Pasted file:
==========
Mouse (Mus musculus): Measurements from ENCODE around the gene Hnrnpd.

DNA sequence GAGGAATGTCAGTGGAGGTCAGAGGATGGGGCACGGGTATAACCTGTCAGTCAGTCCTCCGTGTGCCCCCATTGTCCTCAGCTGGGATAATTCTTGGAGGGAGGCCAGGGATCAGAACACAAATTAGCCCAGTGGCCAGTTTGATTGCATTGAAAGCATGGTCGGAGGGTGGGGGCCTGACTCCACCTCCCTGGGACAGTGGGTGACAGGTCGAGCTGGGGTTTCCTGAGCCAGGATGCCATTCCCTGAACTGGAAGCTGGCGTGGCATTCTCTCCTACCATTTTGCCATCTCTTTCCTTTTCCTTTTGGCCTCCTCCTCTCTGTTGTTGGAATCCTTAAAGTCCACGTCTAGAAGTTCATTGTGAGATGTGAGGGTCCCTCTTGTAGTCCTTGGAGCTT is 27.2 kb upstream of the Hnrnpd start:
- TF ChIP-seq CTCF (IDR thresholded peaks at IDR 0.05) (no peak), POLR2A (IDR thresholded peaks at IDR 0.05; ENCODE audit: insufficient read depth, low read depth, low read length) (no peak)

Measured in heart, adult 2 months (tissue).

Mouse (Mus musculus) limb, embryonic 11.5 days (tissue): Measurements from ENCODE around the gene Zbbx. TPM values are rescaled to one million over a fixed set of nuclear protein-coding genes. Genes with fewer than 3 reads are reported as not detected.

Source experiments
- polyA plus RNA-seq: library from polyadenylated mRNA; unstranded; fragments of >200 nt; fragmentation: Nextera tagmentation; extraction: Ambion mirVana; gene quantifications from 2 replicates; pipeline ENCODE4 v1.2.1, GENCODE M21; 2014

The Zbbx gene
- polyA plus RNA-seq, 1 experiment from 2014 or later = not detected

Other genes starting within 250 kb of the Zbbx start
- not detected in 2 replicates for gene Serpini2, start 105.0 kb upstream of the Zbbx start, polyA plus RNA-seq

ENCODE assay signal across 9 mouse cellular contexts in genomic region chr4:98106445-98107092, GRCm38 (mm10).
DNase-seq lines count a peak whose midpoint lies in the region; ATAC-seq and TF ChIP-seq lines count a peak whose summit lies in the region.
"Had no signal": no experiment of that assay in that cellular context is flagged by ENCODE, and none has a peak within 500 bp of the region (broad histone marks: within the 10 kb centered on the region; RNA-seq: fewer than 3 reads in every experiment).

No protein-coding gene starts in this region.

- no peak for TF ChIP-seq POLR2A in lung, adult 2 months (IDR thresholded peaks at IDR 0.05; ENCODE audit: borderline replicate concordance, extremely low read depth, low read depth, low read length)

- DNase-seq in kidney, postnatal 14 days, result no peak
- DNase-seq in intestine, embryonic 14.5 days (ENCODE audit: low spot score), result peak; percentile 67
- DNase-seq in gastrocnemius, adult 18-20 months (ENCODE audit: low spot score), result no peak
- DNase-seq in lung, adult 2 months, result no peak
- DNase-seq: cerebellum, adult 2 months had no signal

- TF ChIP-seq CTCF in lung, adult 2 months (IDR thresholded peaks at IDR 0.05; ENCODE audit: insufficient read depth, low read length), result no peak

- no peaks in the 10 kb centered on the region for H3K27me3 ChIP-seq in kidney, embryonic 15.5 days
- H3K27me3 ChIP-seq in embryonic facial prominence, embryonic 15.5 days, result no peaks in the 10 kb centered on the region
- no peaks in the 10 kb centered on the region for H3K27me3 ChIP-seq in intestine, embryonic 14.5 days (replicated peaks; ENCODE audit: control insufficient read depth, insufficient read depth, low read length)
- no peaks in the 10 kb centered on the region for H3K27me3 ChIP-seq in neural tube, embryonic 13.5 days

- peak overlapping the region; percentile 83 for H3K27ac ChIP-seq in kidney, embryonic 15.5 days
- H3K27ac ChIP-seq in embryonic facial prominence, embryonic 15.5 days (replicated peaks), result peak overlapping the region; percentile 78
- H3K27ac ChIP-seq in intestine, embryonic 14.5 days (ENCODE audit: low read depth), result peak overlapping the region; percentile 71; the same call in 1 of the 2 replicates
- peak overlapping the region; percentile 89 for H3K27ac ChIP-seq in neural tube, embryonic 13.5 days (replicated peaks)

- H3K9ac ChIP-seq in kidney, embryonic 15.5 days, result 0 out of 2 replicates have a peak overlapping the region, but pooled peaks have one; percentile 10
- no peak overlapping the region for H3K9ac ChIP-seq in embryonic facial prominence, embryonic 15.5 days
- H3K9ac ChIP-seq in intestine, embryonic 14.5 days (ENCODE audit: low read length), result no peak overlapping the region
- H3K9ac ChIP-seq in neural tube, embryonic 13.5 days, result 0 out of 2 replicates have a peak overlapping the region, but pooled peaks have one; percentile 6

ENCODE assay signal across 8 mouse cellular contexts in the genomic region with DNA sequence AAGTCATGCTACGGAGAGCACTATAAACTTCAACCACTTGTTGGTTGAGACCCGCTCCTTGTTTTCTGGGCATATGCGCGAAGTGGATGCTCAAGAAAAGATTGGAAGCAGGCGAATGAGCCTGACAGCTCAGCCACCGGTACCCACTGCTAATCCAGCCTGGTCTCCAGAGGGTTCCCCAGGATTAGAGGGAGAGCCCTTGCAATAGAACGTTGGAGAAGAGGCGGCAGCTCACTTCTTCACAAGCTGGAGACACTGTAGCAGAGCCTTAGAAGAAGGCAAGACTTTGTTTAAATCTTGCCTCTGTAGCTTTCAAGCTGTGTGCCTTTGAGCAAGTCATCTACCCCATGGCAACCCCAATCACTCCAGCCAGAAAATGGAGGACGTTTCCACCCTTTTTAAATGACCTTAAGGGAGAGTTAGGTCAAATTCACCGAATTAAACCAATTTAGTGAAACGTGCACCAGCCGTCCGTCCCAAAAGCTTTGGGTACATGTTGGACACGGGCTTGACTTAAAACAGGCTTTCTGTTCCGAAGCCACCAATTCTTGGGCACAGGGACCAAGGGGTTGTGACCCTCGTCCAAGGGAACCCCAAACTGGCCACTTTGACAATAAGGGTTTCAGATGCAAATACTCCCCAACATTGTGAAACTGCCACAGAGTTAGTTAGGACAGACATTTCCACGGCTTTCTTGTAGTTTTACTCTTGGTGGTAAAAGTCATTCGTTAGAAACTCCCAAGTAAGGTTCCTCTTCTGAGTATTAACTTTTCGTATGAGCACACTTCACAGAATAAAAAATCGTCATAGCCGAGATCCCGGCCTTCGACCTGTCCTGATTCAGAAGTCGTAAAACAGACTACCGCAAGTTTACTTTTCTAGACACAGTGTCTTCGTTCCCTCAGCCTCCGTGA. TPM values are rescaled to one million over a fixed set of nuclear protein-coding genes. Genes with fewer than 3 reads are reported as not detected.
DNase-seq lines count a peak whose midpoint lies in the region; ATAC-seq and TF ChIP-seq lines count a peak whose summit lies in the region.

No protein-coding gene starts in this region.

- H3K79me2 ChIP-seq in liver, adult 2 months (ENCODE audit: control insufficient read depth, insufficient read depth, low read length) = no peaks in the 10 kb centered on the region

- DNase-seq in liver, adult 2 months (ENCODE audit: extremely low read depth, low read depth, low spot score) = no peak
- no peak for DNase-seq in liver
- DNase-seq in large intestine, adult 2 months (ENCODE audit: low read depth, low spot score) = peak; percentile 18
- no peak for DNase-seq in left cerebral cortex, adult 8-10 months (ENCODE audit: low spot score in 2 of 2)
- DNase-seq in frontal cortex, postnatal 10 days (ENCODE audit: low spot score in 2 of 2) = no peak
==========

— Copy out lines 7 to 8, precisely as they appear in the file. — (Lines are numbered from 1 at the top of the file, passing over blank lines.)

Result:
- polyA plus RNA-seq: library from polyadenylated mRNA; unstranded; fragments of >200 nt; fragmentation: Nextera tagmentation; extraction: Ambion mirVana; gene quantifications from 2 replicates; pipeline ENCODE4 v1.2.1, GENCODE M21; 2014

The Zbbx gene